Mixed Reality for Construction: Applicability and Reality

Mixed reality, which can include AR and VR, can put contractors ahead in terms of marketing, pre-construction design, clash detection, scheduling and facilities management. And that’s just the beginning.
May 15, 2019

This is the sixth article in the Precision Construction series, which explores the application of the Internet of Things to digitally transform the construction industry, ultimately with the objective to improve labor productivity, reduce costs and enhance safety. The series began with Exploring Digital Transformation for Construction, followed by Simplifying Complex IoT Solutions, United Rentals Drives Efficiency & Excellence with IoT, United Rentals Helps Customers Optimize Equipment RentalRobotic Masonry Is Helping to Fill the Skilled Labor GapTaking Environmental Monitoring to a New Level and Digital Transformation – Enabling New Business Models for Construction. Articles generally follow a five-layer framework, described in Simplifying Complex IoT Solutions, that makes it easier to understand digital transformation solutions. To learn more about the various technologies described in this series, visit

One technology available to the digital contractor for mapping what’s happening in the physical world with the 3D models is mixed reality. Mixed reality often includes both augmented reality and virtual reality.

Figure 1: Trimble DAQRI Smart Helmet

Preconstruction Phase

During the preconstruction design phase, mixed reality can be used for a number of tasks, such as:

  • conducting design iterations;
  • communicating designs to owners;
  • visualizing the impact of design changes;
  • discovering design and coordination clashes; and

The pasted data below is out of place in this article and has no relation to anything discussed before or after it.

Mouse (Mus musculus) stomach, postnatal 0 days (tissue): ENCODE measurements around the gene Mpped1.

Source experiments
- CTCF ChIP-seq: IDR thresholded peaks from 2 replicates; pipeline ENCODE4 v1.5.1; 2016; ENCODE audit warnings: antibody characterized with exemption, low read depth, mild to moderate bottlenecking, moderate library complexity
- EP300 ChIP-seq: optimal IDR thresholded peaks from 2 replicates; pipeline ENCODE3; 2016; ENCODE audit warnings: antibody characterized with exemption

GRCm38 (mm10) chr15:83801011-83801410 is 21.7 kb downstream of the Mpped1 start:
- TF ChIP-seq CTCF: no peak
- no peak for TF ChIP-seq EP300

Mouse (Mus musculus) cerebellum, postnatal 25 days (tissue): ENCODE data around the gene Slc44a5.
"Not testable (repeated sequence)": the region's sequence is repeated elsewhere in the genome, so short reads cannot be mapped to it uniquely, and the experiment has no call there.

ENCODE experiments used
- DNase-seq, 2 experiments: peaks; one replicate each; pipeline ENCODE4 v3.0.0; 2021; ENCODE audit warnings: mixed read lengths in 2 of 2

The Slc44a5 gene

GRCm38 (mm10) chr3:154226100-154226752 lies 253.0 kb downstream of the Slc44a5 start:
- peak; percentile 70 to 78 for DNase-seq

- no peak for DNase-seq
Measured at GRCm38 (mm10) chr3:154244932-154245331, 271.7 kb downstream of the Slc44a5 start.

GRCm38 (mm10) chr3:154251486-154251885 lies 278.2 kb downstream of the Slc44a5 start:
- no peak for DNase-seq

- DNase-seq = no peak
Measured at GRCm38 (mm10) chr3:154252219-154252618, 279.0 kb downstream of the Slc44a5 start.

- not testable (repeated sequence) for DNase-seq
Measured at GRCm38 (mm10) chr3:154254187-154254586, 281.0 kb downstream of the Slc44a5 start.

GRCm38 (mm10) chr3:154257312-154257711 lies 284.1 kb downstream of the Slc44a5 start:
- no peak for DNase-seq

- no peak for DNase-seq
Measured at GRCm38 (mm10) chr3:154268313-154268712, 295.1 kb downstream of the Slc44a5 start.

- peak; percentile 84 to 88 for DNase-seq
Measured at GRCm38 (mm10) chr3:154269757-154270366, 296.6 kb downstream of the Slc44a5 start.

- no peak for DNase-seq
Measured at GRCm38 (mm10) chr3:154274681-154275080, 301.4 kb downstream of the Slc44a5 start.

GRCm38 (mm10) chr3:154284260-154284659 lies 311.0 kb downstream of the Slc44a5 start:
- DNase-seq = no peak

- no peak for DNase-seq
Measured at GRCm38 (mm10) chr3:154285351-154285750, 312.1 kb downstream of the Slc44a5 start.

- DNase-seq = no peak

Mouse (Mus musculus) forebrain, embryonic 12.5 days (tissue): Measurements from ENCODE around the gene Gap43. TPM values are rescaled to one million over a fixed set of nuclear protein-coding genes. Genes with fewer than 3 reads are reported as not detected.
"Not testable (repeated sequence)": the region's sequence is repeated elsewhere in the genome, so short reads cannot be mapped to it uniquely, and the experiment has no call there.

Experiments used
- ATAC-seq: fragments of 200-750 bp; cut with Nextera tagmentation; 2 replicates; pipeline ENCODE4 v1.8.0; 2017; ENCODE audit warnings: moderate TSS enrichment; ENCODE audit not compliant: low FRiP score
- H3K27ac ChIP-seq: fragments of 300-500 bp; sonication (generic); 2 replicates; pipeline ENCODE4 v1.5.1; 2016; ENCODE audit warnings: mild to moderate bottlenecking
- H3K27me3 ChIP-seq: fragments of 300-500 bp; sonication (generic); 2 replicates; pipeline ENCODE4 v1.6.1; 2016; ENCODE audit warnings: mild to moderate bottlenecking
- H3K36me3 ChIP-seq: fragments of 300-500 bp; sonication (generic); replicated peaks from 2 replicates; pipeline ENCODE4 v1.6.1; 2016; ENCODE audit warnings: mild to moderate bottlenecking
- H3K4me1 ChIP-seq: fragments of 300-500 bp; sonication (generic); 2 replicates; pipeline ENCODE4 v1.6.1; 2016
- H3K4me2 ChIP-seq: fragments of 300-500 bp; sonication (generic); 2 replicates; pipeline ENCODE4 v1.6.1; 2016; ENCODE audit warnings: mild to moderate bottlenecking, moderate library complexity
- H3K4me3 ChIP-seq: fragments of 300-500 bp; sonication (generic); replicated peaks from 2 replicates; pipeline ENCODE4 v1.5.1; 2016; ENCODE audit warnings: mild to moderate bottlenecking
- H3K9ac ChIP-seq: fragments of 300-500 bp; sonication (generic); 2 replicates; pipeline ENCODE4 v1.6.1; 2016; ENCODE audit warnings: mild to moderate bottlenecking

• mocking up virtual interior designs.


Mixed reality can also be used to create marketing material, such as a virtual showroom. Imagine being able to show a potential client what the building will look like. For example, the client, wearing mixed-reality glasses, can see the physical neighborhood with the building or can take a virtual “walk” through of an apartment before it it is even completed.

Construction Phase

Figure 2: Mixed-reality glasses used in facilities management

During the construction phase, mixed reality has a number of potential uses, such as:

  • Quality control and clash detection to Identify early on if something is installed improperly.
  • Scheduling and collaboration. A wearer can project the 4D model in space and see if a team is behind schedule because something that is supposed to be there, isn’t.
  • Subcontractor material layout. Instead of subcontractors marking where their stuff goes, they use mixed-reality glasses that tells them where their stuff goes. HITT Contracting anticipates this could save them 25% of schedule time.
  • Build what the worker sees through the AR glasses. In this case, the specific directions of what to build are presented on the AR glasses. The implication is training changes as the glasses can guide teams through the sequences required to do the job.

Facilities Management

Mixed reality can also be used in facilities management. It’s well known that the cost of constructing a building is a fraction of the total cost of maintaining a building over its lifetime.

Figure 3: Augmented reality used on a tablet

If the contractor has kept the BIM model updated throughout the construction process, this model can be provided to the owner at the completion of the project. Then if redesigns are requested, the owner can use the mixed-reality glasses, for instance, to see through walls and ceilings to know where structural elements are located.

Mixed reality can also connect to IoT devices in the building, such as networked water towers and boilers. The wearer of the mixed-reality glasses can look into a room and the different connected machines can show their current state. This allows issues to be recognized simply by looking at the machine.

Augmented Reality on tablets

Actually, mixed-reality glasses are not required to visually see the 3D design overlaid with the physical world. Although still in early development, there are a number of apps available now that use the mobile device’s camera to overlay an interactive BIM model. Using a mobile device might also work better when outdoors, as today’s mixed-reality glasses don’t do as well in bright light.

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